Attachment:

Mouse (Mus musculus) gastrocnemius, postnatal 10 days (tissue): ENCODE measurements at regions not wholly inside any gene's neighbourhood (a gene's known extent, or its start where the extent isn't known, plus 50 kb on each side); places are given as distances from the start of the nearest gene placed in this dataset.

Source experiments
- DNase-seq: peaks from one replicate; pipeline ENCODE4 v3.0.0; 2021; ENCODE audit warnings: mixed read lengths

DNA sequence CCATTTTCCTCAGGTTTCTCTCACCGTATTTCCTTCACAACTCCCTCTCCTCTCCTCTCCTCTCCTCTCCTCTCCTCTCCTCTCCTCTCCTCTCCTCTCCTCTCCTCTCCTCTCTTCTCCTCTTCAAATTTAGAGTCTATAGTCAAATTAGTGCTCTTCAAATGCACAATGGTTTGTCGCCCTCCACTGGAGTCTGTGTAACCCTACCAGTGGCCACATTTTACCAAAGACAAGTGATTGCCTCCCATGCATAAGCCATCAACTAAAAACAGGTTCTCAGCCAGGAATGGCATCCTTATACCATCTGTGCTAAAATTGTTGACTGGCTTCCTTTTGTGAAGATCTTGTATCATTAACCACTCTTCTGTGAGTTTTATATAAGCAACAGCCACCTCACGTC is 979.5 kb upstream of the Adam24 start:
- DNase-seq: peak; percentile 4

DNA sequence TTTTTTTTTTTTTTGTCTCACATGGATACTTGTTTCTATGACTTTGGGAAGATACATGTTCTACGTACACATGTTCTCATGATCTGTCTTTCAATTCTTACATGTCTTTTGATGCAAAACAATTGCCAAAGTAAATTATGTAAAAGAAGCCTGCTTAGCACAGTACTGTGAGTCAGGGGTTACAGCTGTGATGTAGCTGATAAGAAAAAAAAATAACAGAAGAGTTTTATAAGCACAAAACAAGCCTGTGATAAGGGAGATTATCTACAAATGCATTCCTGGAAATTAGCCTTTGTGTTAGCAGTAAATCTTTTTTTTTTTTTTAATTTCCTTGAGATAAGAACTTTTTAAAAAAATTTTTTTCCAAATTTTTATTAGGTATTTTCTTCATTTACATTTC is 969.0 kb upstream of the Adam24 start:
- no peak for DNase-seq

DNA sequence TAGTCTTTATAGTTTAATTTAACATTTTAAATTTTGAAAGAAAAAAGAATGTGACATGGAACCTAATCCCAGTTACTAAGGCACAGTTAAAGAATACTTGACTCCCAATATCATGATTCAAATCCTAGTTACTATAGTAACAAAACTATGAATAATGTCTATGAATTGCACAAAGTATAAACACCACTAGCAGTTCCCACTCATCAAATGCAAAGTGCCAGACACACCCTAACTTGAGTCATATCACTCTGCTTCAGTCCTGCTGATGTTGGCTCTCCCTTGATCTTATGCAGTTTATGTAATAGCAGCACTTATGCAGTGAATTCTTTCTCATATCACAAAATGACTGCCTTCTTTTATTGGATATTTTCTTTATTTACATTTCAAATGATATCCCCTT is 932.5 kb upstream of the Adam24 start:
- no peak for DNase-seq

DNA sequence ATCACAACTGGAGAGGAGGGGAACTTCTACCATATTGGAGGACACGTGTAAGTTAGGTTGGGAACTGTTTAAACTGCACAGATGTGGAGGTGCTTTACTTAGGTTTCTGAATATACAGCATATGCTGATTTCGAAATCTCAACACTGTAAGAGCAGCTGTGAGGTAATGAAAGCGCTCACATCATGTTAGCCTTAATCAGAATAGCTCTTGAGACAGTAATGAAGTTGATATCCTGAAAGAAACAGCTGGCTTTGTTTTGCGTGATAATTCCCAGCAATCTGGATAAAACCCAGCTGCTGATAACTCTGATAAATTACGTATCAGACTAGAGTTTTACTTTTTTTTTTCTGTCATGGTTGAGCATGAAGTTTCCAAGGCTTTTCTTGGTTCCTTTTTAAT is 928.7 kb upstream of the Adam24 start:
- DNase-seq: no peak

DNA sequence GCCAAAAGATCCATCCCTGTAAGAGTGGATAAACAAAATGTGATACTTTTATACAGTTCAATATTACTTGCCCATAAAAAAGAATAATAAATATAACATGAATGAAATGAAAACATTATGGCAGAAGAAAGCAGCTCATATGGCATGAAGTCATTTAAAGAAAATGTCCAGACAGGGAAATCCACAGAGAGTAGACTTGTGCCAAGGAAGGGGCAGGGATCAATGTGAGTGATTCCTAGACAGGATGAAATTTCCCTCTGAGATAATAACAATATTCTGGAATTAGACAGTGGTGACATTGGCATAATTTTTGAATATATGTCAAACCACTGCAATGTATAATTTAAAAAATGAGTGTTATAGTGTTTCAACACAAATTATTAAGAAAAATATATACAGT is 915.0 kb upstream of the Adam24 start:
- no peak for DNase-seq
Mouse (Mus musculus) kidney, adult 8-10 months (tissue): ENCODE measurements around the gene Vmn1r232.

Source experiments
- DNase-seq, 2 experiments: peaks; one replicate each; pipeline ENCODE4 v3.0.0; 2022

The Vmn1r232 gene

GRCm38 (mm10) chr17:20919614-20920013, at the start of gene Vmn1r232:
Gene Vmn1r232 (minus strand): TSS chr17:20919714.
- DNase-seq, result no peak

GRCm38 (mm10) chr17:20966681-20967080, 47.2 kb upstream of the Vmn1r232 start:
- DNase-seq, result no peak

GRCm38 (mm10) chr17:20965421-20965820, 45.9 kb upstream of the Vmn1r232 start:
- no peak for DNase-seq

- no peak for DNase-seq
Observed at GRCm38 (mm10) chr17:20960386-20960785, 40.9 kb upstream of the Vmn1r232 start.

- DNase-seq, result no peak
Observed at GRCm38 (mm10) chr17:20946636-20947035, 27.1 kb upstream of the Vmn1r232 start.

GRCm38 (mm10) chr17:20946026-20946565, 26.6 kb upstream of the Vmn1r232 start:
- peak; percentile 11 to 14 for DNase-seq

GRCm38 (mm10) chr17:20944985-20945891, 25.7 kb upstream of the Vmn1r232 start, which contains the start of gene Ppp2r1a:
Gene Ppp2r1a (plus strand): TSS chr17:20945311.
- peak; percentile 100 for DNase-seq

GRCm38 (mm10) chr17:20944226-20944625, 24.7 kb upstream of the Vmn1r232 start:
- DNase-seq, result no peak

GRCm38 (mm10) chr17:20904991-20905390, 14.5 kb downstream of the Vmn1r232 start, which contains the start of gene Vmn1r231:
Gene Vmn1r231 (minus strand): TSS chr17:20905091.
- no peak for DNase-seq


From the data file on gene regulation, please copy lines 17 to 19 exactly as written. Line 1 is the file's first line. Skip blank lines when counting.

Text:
The Vmn1r232 gene

GRCm38 (mm10) chr17:20919614-20920013, at the start of gene Vmn1r232:
Gene Vmn1r232 (minus strand): TSS chr17:20919714.